‘’Internet art was typified by the arbitrariness and sensory overload that characterized the information age and this new invention. With video projections on hefty screens we brought emoticons and internet images together with random footage robbed of its context and heritage.’’
This period from 95 and onwards was the transition from the analog to the digital. Every time a new technology become available on the market, me and my colleagues would experiment with the new opportunities that it provided. Every time these opportunities came down to a more, more, more. An enlargement of scale, of the people involved, of the different types of imagery, and of the limits surpassed. These were crazy accelerations and ways of experiencing that suddenly opened up. Its most radical form was of course that of the internet, which after the 90s also became a place to create and experience art. The development was not just one of linear increase and upgraded convenience. This was an actual change of worlds through a totally new medium. Information from all across the globe could be concentrated onto this one screen and it became possible to communicate with any random strange from some part of the planet.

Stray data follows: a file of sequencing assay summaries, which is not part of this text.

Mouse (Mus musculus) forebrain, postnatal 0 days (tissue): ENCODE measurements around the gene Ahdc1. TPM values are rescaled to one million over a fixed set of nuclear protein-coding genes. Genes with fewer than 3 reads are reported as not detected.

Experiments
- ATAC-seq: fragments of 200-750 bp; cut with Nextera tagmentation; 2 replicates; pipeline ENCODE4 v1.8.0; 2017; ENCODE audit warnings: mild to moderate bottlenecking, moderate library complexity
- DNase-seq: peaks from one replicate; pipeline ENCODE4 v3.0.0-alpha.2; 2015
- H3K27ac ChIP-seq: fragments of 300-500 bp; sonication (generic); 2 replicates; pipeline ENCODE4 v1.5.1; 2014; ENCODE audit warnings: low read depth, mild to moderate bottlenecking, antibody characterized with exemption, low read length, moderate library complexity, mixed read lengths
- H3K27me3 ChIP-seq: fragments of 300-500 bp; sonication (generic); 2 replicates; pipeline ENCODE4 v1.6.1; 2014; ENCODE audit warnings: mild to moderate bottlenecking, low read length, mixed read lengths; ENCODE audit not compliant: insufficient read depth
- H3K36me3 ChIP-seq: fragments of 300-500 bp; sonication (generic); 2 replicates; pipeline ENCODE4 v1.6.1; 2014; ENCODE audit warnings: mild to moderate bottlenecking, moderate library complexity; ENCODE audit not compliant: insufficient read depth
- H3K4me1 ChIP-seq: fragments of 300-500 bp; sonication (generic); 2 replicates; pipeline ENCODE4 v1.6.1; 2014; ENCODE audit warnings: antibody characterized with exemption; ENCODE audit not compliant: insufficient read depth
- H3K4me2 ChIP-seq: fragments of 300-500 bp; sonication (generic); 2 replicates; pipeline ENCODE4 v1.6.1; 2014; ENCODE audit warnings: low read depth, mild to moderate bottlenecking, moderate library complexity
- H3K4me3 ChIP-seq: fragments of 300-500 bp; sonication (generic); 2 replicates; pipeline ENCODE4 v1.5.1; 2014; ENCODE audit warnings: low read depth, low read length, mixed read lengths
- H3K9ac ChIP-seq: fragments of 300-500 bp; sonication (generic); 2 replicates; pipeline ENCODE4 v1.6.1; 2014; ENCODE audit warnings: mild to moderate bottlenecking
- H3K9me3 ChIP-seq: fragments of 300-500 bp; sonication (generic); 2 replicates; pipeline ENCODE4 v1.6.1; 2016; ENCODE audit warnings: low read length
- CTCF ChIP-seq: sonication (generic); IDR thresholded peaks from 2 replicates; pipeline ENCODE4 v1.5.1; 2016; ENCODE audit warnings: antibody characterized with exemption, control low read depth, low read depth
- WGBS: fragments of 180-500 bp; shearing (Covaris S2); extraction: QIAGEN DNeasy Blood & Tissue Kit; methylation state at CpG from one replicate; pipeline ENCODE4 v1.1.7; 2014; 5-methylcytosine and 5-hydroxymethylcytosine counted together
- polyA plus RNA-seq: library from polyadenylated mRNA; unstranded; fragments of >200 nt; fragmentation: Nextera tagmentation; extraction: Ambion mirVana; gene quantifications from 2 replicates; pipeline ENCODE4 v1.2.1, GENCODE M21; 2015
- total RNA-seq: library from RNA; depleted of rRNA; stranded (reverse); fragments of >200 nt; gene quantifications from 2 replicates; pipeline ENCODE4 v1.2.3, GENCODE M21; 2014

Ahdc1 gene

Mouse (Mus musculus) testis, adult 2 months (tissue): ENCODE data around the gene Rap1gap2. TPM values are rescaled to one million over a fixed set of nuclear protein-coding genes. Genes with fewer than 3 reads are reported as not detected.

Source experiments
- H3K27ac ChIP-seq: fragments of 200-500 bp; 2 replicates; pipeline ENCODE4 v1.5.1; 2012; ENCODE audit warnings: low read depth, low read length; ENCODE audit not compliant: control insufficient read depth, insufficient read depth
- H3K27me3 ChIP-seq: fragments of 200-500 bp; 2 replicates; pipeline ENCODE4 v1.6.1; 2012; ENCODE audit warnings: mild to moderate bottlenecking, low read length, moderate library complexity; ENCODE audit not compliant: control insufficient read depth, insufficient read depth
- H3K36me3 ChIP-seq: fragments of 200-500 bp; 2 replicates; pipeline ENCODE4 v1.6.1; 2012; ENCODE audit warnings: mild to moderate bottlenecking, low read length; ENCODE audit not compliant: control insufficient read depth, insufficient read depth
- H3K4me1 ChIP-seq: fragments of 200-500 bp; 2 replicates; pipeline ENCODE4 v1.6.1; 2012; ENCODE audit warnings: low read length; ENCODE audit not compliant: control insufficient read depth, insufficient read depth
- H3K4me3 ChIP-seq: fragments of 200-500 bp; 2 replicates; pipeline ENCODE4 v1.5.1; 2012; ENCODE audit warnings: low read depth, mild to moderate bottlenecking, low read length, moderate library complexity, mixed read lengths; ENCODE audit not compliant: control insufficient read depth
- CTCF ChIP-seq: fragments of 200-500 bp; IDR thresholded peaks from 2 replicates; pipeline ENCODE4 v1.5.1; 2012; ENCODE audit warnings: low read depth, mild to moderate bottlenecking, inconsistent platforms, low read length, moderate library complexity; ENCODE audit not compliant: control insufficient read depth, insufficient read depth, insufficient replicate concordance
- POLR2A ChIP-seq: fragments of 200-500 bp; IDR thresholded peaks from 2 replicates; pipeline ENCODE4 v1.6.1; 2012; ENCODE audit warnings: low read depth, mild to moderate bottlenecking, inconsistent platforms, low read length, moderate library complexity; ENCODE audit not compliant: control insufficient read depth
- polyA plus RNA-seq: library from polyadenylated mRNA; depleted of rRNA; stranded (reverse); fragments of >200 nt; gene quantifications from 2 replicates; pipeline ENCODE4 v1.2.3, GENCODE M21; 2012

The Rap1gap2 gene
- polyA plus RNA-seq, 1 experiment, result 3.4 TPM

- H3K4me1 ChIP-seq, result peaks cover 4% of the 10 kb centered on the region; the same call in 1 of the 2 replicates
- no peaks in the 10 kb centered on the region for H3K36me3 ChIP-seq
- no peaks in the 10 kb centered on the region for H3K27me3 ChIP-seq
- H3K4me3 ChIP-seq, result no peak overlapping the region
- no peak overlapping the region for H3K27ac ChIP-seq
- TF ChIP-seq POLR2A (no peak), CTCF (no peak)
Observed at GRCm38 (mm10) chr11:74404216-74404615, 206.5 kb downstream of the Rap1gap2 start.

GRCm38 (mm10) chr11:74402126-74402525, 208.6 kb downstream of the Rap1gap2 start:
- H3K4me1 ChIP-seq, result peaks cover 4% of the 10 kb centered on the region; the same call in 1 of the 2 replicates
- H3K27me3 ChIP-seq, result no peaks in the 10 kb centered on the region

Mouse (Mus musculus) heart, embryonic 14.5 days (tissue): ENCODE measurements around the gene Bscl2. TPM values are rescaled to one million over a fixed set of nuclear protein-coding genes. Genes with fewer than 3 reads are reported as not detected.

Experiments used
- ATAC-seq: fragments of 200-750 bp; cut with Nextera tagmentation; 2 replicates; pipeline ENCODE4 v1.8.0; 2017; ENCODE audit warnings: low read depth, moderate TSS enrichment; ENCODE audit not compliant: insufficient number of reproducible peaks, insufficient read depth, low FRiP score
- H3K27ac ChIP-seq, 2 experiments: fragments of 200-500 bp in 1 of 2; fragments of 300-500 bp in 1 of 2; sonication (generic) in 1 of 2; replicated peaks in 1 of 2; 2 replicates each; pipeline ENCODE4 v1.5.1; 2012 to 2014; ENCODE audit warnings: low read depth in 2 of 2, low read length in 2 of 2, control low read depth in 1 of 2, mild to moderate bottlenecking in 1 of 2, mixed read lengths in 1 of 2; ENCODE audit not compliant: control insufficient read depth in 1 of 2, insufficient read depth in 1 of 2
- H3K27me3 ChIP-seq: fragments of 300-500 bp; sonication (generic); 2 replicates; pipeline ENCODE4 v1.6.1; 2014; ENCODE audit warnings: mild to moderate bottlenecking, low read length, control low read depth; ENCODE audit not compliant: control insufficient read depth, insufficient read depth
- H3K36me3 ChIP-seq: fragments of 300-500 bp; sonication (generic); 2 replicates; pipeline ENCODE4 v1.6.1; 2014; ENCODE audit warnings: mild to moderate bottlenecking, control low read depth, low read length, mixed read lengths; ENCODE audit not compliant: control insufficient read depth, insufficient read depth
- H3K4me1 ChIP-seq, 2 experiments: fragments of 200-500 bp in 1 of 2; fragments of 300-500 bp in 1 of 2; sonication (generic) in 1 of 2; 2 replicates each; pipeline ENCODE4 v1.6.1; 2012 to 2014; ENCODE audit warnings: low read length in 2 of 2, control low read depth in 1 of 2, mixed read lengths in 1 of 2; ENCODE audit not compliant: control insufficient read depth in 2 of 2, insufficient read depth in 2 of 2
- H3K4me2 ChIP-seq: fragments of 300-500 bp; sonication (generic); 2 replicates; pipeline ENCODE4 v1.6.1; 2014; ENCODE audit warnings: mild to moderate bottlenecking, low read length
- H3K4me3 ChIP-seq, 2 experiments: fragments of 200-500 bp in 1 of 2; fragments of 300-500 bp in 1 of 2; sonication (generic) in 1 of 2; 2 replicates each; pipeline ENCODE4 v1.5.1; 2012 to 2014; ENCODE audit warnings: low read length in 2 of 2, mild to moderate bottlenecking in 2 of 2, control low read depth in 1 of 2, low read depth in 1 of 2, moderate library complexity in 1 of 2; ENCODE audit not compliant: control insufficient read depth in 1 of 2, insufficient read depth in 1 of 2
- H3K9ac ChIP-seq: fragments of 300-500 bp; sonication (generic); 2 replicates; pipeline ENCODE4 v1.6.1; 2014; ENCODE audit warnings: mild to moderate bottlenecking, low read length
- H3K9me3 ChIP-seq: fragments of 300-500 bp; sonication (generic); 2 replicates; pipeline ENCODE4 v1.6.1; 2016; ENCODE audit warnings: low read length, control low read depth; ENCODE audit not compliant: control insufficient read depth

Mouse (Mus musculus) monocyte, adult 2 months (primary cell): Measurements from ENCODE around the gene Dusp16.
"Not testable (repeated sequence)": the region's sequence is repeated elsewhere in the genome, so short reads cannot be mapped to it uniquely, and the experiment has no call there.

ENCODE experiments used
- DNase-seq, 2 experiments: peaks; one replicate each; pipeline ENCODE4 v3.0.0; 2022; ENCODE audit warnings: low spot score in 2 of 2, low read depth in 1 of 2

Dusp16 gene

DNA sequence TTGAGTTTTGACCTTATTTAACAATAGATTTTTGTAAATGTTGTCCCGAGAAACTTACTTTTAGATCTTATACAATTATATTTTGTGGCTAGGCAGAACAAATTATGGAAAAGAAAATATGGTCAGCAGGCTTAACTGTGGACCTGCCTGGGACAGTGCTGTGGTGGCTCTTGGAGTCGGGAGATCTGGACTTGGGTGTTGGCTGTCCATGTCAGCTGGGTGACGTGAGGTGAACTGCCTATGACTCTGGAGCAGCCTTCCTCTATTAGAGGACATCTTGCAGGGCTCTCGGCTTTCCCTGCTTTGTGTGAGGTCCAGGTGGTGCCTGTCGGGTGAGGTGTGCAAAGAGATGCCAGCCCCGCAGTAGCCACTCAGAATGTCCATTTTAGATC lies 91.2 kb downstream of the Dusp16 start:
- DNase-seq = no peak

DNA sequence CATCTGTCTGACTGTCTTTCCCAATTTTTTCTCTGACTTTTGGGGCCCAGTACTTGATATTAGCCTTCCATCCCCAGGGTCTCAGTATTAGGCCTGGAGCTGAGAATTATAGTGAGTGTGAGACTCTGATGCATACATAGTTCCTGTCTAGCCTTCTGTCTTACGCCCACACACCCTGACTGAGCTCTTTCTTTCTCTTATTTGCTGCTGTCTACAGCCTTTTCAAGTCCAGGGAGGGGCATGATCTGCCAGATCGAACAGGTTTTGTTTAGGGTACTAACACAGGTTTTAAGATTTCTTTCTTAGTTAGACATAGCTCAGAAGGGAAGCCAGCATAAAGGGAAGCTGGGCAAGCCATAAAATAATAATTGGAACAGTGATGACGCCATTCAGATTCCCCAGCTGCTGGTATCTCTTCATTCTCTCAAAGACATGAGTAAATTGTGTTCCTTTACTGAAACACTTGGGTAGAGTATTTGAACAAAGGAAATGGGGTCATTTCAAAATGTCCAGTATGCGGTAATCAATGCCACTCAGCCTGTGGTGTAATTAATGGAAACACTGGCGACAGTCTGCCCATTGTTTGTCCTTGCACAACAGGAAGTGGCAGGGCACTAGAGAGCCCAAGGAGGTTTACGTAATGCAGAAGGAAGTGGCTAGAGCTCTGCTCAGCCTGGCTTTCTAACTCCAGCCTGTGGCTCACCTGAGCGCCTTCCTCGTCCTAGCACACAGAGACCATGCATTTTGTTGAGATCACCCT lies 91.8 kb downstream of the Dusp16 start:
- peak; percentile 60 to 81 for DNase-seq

The internet art that my affiliates made – I never made internet art myself – perfectly disclosed this novelty. It was typified by the arbitrariness and sensory overload that characterized the information age and this new invention. With video projections on hefty screens we brought emoticons and internet images together with random footage robbed of its context and heritage. The new dimension for the audience was clear: large-scale immersion and a level of stimulation that heightened one’s experience. This is what we offered the crowds at the frontline of art. For example, in de Westergas Factory in Amsterdam where we bombarded the crowds with imagery of this new world, during the Kunstvlaai yearly event.
The internet also had a revolutionary impact on how one moved through the artworld. Communications between artists used to go via fanzines as the mail. Sometimes, I had to wait for a whole month to receive a response from a collaborating artist. Thanks to the forums on the internet I could receive an answer within a few seconds from artists from the United States, South-America, or New Zealand.